June 5, 2014

NZ interactive graphic examples


  • From The Wireless, a story with maps of voter turnout and registration rates for younger people (RadioNZ might not be where you expect interactive graphics, but there it is). If I were being picky, I would say the popup labels are too big relative to the size of the map window.

Thomas Lumley (@tslumley) is Professor of Biostatistics at the University of Auckland. His research interests include semiparametric models, survey sampling, statistical computing, foundations of statistics, and whatever methodological problems his medical collaborators come up with. He also blogs at Biased and Inefficient See all posts by Thomas Lumley »


  • avatar
    Richard Penny

    Would be useful to have some indication of a credible interval for the the numbers. Particularly since people are going to compare numbers. Even reading the report appendices doesn’t tell you much.

    3 years ago

    • avatar
      Thomas Lumley

      Very true.

      3 years ago

    • avatar

      Thanks for the comment and I hope in the future we can be better on this issue. I’m Peter Ellis, Manager of the Sector Performance team that worked with Dragonfly to produce the interactive web tool for the Regional Economic Activity Report.

      There’s three interesting challenges that stopped us showing uncertainty. One is the constraints of the data visualisation medium itself. It’s non-trivial to show uncertainty with choropleth maps and treemaps. One cool idea is to have a probability distribution for each statistic and then animate the graphics to show the range of those statistics – either systematically pulsing through the range, or just doing simulations. There’s no way we could have done this in the time and resources available, and I doubt we could in 2015 either, but I throw the idea out there for someone who wants to build on it for your own applications! I haven’t seen anyone do this to show uncertainty but it might work quite nicely.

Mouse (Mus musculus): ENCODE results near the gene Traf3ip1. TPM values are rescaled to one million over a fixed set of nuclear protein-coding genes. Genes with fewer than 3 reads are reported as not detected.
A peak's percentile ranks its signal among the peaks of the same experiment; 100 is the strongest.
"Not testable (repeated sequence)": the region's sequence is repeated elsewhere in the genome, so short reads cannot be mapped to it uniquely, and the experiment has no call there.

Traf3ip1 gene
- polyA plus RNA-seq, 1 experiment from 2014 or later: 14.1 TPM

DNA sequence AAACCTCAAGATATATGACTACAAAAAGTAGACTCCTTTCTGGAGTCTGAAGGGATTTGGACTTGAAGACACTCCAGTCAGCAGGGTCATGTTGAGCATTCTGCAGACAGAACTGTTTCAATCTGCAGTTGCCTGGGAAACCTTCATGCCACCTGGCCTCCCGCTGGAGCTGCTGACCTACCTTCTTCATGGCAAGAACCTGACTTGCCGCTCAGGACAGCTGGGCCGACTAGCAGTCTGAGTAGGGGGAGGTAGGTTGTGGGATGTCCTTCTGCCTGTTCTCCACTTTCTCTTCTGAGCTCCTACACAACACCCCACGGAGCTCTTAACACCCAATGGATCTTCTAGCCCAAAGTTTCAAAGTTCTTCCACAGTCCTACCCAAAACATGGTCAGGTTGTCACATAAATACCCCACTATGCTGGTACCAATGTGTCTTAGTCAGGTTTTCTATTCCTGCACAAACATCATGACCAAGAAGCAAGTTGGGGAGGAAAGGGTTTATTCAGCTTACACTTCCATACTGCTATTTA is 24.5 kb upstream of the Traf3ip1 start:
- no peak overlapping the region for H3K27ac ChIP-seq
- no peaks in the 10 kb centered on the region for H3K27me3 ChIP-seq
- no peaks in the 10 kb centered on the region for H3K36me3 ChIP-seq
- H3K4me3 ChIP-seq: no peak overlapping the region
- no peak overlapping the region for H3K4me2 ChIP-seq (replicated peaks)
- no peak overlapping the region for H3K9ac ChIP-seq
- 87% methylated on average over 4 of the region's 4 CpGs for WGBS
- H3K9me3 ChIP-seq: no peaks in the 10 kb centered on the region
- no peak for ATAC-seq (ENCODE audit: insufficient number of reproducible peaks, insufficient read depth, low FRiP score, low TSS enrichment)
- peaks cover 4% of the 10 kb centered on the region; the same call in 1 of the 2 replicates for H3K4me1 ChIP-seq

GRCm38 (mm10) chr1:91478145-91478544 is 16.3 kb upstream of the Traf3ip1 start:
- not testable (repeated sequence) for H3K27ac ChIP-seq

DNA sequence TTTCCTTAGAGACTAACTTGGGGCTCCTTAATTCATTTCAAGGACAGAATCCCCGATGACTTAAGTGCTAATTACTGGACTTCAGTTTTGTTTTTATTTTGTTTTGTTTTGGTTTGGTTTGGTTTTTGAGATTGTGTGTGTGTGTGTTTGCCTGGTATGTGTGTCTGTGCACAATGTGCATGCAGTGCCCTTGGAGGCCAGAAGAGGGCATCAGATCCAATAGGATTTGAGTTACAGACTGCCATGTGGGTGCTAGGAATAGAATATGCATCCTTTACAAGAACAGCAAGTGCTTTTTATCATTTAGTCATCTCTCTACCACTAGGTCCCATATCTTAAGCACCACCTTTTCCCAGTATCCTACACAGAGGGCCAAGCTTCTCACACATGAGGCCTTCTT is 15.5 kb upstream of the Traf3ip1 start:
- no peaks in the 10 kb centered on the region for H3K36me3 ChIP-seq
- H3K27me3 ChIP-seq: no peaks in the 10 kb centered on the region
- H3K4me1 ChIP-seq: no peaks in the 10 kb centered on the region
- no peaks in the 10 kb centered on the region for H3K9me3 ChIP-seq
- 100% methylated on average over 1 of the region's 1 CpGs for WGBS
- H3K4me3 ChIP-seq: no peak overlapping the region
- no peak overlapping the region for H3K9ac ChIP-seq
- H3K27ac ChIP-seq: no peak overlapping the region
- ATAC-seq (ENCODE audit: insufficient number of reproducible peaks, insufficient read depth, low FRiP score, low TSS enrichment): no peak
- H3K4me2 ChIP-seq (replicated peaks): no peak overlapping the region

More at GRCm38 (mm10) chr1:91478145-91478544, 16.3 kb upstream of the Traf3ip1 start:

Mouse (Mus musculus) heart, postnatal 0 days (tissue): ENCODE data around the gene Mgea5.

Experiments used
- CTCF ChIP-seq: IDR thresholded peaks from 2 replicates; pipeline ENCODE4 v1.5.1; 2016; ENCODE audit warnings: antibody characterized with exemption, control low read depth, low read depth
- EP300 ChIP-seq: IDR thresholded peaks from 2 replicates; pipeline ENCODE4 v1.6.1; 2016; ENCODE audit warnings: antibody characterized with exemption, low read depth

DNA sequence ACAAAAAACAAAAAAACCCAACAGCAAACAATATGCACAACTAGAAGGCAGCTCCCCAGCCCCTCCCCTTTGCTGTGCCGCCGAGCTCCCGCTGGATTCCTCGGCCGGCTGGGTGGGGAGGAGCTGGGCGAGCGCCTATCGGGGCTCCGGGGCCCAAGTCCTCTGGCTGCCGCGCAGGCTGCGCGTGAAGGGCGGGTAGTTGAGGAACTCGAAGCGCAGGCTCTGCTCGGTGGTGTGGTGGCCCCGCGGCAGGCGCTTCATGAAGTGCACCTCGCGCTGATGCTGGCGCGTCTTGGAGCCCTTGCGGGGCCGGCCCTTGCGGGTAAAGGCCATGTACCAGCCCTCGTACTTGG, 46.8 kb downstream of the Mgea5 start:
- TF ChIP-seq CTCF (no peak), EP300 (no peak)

But the second problem is the difficulty with producing those credibility or confidence intervals in the first place. This is often difficult for official statistics because of the complexity of the estimation process. You virtually never see confidence intervals for national accounts data for example, which is the source of the Regional GDP estimates (http://www.stats.govt.nz/browse_for_stats/economic_indicators/NationalAccounts/RegionalGDP_HOTPYeMar13/Data%20Quality.aspx). The tourism spend data we used was based in part on the International Visitor Survey (see http://www.med.govt.nz/sectors-industries/tourism/tourism-research-data/international-visitor-survey/about-ivs/data-reliability) and we could in principle have propagated the sampling error from that survey into the country estimates, but in the production of the regional tourism estimates a range of non-sampling errors must also be introduced (for example, by raking to national accounts product estimates; and by relying on electronic transactions for regional allocations) and they are impossible to quantify. Similarly the census data behind the household income and demographic data is subject primarily to non-sampling error and hence not easily quantifiable.

      The third challenge is general statistical literacy levels in the public, and unrealistic expectations of precision that come about in part from the narrow confidence intervals possible when only taking into account sampling error and easy to measure variables, often binary or a few simple choices, like voting intention. The media tend to be highly critical of the width of confidence intervals on other variables when we draw attention to them, particularly on hard to measure things such as spend and income. I’d welcome ideas on how best to engage with the public on statistical uncertainty.

      None of this is to argue that we shouldn’t be doing more on drawing attention to uncertainty, so I hope we can move more in this direction in coming years.

      3 years ago